The Ancient Race / Giants of Eastern Asia / China - Picture Heavy!

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posted on Dec, 20 2011 @ 09:02 PM
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reply to post by WatchRider
 


This is what Joseph P. Farrell wrote:

"An ancient Japanese legend has it that the Japanese people are descended from a blonde haired blue eyed race that came from the stars, a legend remarkably similar to the doctrinces that percolated in the secret societies that fostered and mid-wifed the Nazi Party into existence in Germany between the World Wars. Nor did this legend play a small part in the history of World War Two, for it was partly because of its mere existence that Hitler could proclaim the Japanese 'honorary Aryans' and conclude the incorporation of Japan into the Rome-Berlin-Tokyo Axis without contradicting Nazi Party racial ideology. This was in no small part due to the Japanese ambassador in Berlin's diplomatic skill in pointing out this little known fact of Japanese legends to the Germans. Of course, there were pressing military and political reasons for Italy and Germany to conclude an alliance with Japan, but for the race and ideology obsessed Nazi government, so much the better if the Japanese had some sort of Nordic-Aryan connection, no matter how tenuous that might be."

From page 117 of "Reich of the Black Sun: Nazi Secret Weapons & The Cold War Allied Legend"

I found this astounding, but since I believe the blue-eyed Blond ETs created homo sapiens sapiens thru genetic engineering of a native Earthling hominid, the legend is basically true for all humankind in existence today (one species).

And NO, I am NOT a Nazi.
edit on 20-12-2011 by AuranVector because:
edit on 20-12-2011 by AuranVector because: (no reason given)
extra DIV




posted on Dec, 20 2011 @ 09:24 PM
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Originally posted by WatchRider
reply to post by atomicn
 


Well actually, you are an opinion-holder, not the truth or the actual source of it.
I'm a believer in the races so you're just gonna have to deal with it aty.

I can tell you I've never seen a Chinese or Asian (East Asian) with blue eyes.
However if there are I'd take that from the ancient times legacy when a lot of 'mixing it up' went about.


I have seen a full-blooded Japanese man with gray eyes. Weird.
Also I remember a half Japanese, half American Caucasian girl who not only looked completely Caucasian, but had green eyes and naturally blonde hair -- really rare, a genetic anomaly. Most "half & half's" I've seen looked "mixed" or the Aisan dominates -- which is consistent with the genetic model since light eyes and light hair are recessive traits.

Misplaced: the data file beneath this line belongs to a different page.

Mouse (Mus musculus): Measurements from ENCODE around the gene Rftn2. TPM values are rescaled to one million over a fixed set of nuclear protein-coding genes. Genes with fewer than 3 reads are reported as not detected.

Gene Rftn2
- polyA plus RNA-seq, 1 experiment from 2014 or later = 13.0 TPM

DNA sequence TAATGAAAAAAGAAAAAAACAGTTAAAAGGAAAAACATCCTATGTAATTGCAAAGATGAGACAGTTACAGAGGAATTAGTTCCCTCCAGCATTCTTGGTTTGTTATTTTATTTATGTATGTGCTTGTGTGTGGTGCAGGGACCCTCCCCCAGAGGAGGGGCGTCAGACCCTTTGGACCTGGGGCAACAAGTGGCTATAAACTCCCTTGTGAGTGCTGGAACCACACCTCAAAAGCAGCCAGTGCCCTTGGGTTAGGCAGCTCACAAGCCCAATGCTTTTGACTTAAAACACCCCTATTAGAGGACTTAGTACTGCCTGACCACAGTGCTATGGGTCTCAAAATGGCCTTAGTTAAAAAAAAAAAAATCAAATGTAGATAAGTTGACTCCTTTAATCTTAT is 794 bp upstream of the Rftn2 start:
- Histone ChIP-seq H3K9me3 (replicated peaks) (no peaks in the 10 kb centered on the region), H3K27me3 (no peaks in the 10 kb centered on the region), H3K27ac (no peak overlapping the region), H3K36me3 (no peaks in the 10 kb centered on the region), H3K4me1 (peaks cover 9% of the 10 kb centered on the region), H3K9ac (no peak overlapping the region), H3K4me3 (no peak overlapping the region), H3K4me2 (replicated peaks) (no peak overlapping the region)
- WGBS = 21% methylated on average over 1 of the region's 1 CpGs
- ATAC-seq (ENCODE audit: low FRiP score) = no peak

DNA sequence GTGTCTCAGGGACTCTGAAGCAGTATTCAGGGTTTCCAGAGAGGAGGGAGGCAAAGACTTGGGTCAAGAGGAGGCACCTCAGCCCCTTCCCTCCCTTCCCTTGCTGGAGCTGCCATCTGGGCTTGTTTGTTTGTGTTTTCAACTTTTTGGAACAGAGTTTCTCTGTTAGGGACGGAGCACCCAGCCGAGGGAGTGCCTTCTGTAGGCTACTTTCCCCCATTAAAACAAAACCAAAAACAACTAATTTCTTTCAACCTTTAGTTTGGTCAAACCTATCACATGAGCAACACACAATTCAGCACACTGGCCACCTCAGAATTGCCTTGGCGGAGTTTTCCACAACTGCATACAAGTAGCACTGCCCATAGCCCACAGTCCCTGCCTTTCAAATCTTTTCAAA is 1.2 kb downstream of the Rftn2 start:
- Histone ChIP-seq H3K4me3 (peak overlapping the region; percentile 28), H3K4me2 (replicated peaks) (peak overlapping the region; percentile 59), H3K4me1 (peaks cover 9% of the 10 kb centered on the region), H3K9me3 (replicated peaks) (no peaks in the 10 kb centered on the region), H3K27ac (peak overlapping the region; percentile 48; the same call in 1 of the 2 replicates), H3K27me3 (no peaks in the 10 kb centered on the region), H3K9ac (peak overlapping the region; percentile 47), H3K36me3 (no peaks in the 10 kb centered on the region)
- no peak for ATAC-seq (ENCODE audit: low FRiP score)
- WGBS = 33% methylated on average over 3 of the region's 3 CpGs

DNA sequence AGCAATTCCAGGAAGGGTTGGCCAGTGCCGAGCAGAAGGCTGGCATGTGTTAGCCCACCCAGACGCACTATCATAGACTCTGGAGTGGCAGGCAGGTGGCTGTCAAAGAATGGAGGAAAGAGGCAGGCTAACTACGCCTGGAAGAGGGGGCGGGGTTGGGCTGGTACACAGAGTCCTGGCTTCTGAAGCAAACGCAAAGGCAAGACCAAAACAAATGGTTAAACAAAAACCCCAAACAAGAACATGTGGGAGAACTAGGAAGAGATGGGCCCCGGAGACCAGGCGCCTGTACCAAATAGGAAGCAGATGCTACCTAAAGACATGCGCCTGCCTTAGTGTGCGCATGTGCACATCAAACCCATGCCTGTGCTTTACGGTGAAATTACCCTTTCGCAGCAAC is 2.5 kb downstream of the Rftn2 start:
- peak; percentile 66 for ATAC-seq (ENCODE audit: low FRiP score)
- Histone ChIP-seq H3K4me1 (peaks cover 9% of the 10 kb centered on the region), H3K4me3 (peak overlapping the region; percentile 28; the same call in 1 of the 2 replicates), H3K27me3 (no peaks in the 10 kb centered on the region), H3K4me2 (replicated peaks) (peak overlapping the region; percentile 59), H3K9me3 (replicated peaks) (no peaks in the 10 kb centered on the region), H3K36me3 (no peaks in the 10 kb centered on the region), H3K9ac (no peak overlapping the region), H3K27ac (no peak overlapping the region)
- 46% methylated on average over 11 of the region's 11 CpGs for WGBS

posted on Dec, 20 2011 @ 09:53 PM
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Originally posted by WatchRider
Temple Images collated and ready for viewing on ATS via YT.



Thanks, WatchRider, for putting this on video. Really makes your point much clearer.
Too bad this wasn't ready to be posted on the OP.



posted on Dec, 20 2011 @ 10:07 PM
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Originally posted by WatchRider

Originally posted by Cythraul
Interesting thread. What I don't get is... the 'sky gods' look like modern Chinese just with blue-eyes. They don't look anymore caucasian overall than a modern Chinaman. My feeling is that if these are depictions of an ancient race of teachers/gods, then they would have had other non-Chinese features - perhaps lighter hair or narrower faces.

Many caucasians have blue eyes, but I've met Turks, Indians and even Africans with blue eyes too.


That's because of the Caucasian tribal migration's and ancient settlements going on back in the day.
Something that still startles the unknowing...

Back to our friends on the temple images.
This is a new one I missed on the first upload batch:



I need some help with this but, he seem's a bit Caucasian looking to me...


Agreed. In fact most of the "gods" depicted in this temple's paintings look more Caucasian than the stereotypical Chinese. But it needs to be made clear that all Chinese do not share the same general physical features.

Some Chinese (especially from the north) are quite tall, white-skinned, with more chiseled or finer facial features than the Chinese from the south (the shorter, darker "Malaysian" type). Clearly the majority of Chinese are a mix of the two distinct types of "Mongolian." And then to make it more confusing, there are other races (North European type Caucasian and the Turkic Caucasian) blended in the border areas of China.



posted on Dec, 22 2011 @ 11:12 PM
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Thanks for your post Vector.
Do you have the source of this mysterious Japanese legend?
I too have heard of it's rumours but no firm link as yet...